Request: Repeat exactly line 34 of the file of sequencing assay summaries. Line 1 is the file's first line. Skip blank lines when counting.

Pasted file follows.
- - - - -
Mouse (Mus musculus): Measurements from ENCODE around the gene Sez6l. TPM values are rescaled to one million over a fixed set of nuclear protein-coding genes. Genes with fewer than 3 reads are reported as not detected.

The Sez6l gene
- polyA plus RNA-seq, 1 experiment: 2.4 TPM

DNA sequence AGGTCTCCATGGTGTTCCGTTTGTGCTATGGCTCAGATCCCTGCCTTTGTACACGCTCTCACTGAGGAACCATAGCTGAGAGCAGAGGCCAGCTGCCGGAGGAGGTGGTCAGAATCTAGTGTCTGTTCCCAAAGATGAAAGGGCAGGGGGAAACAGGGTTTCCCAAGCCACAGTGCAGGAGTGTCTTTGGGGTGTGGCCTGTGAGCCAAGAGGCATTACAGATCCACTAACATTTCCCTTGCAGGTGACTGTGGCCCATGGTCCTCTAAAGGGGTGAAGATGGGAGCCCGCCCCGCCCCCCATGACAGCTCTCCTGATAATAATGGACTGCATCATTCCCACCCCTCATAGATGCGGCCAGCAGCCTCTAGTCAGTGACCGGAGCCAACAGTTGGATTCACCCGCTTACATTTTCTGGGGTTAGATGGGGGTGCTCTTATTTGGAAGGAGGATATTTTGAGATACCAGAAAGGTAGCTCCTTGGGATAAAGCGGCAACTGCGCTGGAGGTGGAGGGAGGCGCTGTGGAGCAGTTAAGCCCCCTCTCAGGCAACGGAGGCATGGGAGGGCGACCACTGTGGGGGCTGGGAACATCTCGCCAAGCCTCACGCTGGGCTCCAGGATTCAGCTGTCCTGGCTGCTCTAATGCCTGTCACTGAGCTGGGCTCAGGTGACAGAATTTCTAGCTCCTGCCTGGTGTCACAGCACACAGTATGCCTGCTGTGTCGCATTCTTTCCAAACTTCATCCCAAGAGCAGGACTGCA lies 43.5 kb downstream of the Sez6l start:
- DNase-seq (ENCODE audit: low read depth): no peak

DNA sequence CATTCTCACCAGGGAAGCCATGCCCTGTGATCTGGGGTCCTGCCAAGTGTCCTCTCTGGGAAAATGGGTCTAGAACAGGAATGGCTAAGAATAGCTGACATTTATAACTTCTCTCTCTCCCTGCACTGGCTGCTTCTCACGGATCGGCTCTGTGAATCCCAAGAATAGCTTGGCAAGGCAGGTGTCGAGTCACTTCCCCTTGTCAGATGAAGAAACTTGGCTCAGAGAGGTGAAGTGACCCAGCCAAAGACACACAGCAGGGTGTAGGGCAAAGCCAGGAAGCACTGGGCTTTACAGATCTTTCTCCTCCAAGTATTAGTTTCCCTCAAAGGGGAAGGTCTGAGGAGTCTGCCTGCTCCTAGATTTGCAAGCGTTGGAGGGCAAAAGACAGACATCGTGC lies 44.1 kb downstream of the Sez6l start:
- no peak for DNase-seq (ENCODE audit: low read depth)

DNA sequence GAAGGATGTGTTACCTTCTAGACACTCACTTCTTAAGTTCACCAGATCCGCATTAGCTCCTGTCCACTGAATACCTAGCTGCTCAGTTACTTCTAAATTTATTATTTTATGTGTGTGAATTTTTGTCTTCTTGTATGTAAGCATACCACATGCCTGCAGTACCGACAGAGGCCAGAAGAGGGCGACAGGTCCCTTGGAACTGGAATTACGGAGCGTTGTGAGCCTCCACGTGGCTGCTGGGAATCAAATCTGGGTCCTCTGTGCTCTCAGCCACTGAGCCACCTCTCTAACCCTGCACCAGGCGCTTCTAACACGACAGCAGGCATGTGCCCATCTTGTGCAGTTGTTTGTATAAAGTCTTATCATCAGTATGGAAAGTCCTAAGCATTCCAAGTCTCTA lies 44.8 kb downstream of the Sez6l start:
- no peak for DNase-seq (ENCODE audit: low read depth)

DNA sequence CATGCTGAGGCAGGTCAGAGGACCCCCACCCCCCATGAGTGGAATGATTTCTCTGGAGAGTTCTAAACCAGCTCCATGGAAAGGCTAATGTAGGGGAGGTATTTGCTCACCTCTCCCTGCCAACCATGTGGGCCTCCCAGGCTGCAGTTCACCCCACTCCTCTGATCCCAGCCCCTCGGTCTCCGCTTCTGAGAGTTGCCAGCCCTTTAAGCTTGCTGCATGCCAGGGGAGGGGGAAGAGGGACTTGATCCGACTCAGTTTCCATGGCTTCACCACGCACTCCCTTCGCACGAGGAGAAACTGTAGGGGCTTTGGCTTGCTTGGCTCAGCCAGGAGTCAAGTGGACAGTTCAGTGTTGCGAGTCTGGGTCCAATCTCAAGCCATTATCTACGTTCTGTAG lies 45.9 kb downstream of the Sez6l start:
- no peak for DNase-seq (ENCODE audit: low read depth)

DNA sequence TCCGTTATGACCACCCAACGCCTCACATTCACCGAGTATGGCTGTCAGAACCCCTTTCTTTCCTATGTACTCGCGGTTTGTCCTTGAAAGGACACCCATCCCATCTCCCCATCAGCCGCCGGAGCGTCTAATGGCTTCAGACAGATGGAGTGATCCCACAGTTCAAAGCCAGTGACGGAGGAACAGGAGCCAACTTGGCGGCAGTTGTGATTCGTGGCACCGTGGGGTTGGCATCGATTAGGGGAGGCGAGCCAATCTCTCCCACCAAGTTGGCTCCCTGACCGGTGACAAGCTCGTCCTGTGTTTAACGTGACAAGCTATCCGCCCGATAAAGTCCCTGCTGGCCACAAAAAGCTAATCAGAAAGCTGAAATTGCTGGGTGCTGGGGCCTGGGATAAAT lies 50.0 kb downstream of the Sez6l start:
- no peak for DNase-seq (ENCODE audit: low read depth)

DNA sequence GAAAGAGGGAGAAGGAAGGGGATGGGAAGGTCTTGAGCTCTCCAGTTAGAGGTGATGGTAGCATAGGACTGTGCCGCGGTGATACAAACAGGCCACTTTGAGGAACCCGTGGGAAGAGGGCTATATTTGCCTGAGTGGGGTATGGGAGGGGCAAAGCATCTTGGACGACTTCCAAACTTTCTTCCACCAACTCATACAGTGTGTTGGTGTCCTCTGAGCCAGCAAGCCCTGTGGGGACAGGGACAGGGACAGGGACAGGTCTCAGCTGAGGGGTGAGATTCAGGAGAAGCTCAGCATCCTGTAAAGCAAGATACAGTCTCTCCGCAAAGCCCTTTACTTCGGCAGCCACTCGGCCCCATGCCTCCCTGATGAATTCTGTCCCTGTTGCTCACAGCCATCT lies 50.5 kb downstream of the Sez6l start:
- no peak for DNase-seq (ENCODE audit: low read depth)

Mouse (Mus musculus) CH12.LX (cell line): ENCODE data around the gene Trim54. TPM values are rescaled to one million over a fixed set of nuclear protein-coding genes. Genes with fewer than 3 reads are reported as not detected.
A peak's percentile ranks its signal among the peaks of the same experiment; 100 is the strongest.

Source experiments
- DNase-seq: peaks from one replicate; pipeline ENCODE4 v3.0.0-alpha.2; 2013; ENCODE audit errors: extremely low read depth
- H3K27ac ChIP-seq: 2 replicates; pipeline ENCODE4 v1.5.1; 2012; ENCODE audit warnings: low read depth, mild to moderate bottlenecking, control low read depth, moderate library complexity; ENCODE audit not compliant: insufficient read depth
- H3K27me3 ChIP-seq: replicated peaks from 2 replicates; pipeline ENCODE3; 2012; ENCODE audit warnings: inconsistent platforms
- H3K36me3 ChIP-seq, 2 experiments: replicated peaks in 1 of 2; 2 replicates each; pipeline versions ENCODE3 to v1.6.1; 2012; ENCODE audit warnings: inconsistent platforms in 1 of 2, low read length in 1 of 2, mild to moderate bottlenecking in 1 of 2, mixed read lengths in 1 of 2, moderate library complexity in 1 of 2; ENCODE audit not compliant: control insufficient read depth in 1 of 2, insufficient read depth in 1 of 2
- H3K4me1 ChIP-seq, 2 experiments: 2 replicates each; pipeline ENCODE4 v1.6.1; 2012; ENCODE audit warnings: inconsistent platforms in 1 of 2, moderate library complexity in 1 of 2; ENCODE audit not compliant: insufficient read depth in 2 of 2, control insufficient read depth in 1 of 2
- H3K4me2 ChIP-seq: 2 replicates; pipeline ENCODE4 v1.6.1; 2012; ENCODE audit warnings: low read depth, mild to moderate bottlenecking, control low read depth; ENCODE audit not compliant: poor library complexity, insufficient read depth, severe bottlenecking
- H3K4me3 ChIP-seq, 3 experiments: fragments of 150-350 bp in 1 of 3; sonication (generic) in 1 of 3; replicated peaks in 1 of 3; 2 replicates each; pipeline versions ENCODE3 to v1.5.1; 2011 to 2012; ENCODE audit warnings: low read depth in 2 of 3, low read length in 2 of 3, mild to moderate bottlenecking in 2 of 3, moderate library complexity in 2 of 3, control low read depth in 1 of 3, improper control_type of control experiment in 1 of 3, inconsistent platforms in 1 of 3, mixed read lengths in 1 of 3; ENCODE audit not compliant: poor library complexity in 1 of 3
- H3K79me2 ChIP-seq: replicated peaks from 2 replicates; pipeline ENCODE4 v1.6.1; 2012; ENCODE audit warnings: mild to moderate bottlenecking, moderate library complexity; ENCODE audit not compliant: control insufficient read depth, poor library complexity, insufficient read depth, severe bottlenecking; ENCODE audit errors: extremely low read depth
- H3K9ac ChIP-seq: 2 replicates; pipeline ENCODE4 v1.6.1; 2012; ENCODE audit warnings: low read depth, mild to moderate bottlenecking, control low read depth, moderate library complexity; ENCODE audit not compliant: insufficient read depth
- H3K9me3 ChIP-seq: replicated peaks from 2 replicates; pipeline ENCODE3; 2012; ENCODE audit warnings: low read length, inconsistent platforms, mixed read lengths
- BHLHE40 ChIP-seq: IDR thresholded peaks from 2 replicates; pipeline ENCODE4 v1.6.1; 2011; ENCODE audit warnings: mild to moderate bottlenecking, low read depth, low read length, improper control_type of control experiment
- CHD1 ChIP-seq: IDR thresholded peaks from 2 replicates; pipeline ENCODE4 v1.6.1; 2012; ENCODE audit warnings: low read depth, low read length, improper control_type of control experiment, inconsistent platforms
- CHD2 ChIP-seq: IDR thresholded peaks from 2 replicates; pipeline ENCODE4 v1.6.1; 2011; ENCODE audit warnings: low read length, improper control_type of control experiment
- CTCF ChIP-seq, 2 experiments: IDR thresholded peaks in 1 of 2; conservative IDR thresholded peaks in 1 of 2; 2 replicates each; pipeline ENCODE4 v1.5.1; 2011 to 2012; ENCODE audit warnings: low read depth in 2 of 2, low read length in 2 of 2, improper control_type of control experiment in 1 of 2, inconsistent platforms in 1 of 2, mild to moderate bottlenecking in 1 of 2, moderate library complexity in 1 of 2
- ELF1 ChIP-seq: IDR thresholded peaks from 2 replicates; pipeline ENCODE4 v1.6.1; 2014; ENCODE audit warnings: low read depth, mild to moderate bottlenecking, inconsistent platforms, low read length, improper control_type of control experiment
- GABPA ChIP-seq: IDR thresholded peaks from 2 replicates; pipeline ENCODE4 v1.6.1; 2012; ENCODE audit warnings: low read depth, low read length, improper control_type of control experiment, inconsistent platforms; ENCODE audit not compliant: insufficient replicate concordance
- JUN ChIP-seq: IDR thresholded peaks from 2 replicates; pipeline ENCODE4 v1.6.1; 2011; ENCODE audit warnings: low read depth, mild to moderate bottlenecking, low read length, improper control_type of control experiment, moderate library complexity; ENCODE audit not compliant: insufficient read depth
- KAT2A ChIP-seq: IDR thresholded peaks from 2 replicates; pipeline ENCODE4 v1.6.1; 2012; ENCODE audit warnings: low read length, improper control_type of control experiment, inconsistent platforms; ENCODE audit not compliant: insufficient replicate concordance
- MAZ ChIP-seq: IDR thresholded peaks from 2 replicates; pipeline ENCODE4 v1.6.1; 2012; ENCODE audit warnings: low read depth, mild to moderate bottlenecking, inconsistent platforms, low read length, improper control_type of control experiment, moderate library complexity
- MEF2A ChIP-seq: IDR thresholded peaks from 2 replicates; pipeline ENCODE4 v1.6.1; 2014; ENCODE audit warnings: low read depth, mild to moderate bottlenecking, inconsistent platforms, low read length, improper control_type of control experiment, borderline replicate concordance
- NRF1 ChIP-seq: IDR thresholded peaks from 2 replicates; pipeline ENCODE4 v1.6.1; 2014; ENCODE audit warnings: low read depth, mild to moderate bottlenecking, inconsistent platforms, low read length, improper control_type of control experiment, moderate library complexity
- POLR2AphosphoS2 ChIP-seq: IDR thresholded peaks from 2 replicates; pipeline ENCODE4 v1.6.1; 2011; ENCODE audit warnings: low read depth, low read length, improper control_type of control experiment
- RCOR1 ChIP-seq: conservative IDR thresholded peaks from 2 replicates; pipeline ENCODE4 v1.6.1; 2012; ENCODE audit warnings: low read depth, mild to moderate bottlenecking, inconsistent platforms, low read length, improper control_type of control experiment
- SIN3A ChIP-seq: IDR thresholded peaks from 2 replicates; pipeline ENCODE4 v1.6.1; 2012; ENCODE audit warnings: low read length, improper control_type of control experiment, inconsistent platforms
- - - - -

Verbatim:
- GABPA ChIP-seq: IDR thresholded peaks from 2 replicates; pipeline ENCODE4 v1.6.1; 2012; ENCODE audit warnings: low read depth, low read length, improper control_type of control experiment, inconsistent platforms; ENCODE audit not compliant: insufficient replicate concordance